Re: [gardeners] Rain!!!

margaret lauterbach (
Sat, 14 Aug 1999 08:48:29 -0600

At 10:41 PM 8/13/99 -0400, you wrote:
>Margaret, then what is apparent is that your Boise citizens and
>government have taken charge of their natural dry summer
>situation and have provided for their own comfort and gardening
>pleasures with Long Term Care.....   
>Here on the East coast, where we do have lots of mountains, rivers,
>and reservoirs, we run out of water AND electricity because we do 
>not have proper backup systems under duress. 
>If you could see how many mature trees have dropped dead;  how
>many hedges have lost bushes #3,5,7,8,9 -- how all the deciduous
>trees are already dropping their leaves, 8 to 10 weeks early; you
>would burst into tears, along with me.  Never mind the lawns -- they
>will come back. But the trees, now that's a sin. Our county has not
>yet imposed water restrictions, even though many of the neighboring 
>counties have -- they just asked us to be judicious in our use of the
>water. But we can still see a few velvet lawns with healthy flower
>beds, as well as parched lawns, stunted flowers, and dead trees
>right in front of the houses!  Apparently some people want to make
>a public showing of being 'good citizens', and have stopped all
>water supplies to the outdoors. It doesn't make any sense 
>whatsoever to leave a beautiful dogwood without water for over
>10 weeks when the temperature has stayed steady at 95 degrees
>and more, and with 95 to 100% humidity to provoke disease.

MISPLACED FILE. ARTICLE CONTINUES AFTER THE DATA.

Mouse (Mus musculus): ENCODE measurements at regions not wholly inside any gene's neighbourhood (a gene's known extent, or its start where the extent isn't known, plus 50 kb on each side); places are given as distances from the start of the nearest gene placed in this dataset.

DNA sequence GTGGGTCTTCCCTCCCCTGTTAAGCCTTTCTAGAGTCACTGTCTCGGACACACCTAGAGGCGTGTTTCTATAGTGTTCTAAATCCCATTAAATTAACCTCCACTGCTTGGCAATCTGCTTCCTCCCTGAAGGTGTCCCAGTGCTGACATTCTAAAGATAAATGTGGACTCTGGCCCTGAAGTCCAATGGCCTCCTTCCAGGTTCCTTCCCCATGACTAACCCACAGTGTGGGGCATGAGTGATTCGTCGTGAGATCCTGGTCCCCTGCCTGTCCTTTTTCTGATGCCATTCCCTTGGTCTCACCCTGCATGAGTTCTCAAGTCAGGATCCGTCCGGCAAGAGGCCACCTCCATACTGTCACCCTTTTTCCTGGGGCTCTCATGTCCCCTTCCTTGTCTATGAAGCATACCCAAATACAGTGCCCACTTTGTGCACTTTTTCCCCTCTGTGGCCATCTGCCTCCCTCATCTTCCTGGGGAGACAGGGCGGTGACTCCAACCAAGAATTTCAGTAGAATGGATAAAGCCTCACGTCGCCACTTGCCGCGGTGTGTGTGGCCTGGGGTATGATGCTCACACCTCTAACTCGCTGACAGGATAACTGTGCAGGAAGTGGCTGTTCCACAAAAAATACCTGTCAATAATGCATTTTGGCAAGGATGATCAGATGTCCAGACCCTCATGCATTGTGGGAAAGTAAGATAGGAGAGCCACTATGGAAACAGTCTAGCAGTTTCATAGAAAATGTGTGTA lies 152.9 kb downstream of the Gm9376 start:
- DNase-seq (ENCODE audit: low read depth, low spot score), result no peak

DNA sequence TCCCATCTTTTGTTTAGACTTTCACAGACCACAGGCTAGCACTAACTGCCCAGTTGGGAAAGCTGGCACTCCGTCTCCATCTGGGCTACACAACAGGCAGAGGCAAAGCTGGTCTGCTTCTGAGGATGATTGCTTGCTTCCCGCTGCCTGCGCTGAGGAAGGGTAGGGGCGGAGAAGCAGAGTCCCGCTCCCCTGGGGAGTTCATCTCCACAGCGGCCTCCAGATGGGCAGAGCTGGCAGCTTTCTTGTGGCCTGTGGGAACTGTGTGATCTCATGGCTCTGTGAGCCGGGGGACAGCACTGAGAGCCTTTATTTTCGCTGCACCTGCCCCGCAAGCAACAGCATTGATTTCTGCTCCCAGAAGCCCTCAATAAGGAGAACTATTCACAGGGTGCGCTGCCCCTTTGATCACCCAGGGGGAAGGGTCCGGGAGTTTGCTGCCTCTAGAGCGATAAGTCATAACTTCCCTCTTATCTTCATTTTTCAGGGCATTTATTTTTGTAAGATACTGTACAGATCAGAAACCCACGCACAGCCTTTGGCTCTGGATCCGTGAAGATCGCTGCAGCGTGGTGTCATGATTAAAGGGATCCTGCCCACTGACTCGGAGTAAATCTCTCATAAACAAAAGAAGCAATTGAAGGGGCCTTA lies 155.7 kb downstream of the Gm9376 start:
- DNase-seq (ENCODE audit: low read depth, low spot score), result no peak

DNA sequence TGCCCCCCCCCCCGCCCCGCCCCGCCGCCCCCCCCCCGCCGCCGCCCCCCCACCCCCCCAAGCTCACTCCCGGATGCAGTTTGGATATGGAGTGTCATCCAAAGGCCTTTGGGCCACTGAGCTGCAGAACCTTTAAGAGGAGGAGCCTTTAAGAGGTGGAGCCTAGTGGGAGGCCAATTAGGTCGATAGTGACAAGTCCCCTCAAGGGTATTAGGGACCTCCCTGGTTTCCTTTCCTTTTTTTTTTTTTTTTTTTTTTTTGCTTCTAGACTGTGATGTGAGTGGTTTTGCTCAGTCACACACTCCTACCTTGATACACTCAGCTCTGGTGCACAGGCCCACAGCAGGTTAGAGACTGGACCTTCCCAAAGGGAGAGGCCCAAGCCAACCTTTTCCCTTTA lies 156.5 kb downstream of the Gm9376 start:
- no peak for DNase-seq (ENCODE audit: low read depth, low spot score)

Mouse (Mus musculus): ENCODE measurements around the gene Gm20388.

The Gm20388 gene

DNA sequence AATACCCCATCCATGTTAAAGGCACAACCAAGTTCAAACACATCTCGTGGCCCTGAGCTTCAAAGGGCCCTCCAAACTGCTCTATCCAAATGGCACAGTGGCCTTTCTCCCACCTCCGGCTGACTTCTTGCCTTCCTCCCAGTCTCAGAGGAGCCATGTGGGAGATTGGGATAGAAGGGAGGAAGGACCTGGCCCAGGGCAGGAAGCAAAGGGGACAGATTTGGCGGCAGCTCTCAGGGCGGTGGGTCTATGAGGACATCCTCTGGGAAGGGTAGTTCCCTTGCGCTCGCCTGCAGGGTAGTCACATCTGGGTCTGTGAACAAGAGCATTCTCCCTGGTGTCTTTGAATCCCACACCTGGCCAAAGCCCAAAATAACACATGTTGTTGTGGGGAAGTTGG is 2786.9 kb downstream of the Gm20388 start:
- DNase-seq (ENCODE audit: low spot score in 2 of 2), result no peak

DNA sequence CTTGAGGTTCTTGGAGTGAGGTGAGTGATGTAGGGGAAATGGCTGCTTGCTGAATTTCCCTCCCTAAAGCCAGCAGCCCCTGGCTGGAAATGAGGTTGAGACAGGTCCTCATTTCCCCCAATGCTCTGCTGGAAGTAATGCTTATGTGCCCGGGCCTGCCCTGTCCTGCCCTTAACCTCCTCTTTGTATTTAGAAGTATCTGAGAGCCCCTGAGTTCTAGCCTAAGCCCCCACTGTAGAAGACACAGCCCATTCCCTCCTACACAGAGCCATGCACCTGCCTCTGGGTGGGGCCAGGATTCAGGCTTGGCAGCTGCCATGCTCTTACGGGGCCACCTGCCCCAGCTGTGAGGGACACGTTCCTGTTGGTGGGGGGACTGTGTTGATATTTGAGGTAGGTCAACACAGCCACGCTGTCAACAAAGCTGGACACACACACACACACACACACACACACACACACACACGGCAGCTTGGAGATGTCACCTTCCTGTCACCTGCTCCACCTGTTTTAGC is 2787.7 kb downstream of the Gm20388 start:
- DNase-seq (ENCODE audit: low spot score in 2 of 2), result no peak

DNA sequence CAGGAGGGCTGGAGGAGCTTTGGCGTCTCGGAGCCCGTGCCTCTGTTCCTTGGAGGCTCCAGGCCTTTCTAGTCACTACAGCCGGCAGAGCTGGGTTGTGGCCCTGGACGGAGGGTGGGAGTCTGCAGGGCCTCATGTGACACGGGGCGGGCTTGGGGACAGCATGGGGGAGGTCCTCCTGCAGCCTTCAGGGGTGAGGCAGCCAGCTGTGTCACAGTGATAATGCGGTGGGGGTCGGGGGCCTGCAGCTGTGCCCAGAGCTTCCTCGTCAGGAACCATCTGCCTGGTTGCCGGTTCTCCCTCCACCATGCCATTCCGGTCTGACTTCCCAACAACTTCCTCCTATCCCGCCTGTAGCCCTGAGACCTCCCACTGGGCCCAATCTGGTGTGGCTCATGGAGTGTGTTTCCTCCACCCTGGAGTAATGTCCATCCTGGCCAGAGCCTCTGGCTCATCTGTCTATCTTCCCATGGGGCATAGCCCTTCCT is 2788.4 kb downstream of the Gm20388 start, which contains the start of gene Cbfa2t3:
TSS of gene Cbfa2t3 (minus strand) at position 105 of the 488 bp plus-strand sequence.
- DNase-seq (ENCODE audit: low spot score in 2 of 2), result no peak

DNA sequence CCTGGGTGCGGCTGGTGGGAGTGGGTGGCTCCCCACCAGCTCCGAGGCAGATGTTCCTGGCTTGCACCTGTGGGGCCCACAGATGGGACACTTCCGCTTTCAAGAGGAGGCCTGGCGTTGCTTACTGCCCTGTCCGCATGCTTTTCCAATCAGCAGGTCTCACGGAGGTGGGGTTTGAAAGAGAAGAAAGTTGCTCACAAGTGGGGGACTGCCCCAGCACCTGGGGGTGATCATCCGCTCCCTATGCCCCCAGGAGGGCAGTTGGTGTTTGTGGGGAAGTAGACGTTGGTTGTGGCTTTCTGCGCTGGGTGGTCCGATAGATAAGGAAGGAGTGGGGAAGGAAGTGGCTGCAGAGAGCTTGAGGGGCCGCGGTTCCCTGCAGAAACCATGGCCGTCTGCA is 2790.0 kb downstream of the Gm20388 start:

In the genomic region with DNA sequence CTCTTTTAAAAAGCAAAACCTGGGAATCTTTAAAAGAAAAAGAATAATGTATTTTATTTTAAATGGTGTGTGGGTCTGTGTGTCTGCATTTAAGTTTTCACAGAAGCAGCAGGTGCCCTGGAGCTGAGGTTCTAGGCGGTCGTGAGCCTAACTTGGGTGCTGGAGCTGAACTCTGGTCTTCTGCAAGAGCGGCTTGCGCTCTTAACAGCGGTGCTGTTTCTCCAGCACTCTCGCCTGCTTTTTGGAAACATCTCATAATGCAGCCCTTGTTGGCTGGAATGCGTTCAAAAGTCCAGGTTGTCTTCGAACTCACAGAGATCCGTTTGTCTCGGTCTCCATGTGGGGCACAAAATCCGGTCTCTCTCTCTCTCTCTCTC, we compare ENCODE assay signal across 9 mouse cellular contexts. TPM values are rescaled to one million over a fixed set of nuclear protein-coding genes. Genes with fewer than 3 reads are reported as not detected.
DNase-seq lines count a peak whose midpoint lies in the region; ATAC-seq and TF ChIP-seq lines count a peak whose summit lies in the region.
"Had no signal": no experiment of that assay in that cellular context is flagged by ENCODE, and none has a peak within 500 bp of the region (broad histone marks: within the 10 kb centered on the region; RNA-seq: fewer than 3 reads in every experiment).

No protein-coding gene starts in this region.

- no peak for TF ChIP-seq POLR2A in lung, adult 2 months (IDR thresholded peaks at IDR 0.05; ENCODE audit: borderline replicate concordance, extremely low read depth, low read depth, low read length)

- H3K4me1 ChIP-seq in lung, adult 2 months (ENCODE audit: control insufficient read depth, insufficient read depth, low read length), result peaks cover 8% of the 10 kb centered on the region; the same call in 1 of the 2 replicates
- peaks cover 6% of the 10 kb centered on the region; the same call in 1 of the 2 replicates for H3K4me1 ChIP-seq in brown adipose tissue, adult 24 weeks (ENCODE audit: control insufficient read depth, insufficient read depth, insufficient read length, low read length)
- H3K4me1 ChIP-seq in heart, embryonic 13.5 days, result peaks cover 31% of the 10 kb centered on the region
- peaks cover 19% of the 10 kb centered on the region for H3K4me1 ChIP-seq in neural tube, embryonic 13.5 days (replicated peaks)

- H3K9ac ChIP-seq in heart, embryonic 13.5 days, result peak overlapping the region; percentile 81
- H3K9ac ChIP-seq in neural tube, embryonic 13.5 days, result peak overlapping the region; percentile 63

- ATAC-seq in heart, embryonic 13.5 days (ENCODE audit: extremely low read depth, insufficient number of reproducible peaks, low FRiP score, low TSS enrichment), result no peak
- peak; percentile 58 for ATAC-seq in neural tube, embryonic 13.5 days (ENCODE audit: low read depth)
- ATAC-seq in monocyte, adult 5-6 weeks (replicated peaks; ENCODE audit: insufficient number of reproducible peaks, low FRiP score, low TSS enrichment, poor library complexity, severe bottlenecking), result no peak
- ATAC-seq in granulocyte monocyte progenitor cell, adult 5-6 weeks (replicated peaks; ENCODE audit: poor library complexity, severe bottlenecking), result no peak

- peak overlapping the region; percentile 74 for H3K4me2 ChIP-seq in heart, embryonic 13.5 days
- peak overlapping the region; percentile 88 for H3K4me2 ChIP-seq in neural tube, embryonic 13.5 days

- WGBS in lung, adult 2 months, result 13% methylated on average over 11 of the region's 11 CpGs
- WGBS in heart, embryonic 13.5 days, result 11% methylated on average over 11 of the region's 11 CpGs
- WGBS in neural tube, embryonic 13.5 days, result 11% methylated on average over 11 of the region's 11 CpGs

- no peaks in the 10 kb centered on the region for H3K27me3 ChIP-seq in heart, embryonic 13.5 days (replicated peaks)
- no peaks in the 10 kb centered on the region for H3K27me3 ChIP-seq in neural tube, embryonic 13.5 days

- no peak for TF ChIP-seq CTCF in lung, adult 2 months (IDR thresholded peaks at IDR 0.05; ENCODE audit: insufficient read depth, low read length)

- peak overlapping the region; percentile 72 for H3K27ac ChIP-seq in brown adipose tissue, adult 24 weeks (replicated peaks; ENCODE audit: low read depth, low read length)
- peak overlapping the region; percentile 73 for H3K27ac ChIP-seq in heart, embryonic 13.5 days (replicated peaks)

>We had a catastrophic drought in what I believe was 1985 -- it was
>like the Sahara Desert hereabouts, and only 4 miles from the
>great Atlantic Ocean!  We have evidently made no improvement 
>whatsoever in our setup since then.  It does seem strange that we
>should send a space vehicle to orbit the moons of Saturn, instead 
>of utilizing the funds to make water desalinization affordable.
>We had an enormous thunderstorm today. I thought the windows
>would be blown in on the house!  And it rained lightly for exactly 
>3 minutes, 17 seconds. 
>Penny, NY  

Penny, I'd bet that most of the dying trees are in lawn or flower bed
situations, and are artificially watered as the lawn or flower garden. In
this part of the world, Master Gardeners advocate watering infrequently and
deeply. Tree roots grow deeper and can withstand some drought stress. The
bane of the extension office and of MGs in general are those fellows who
work for sod companies who advocate watering for 15 minutes every day.
That's appropriate if one wants shallow grass roots that are going to be
dug up and transplanted elsewhere. 
What's worse is that many homeowners say their timers aren't good for more
than 15 minutes. And yes, they water every day. Go on two week vacation,
and come home to dying or dead lawn, stressed trees and dying plants.
Everything has shallow roots. 

I agree with you, it's terrible to see trees die. Sorry your rainstorm
wasn't longer and more productive of moisture. Margaret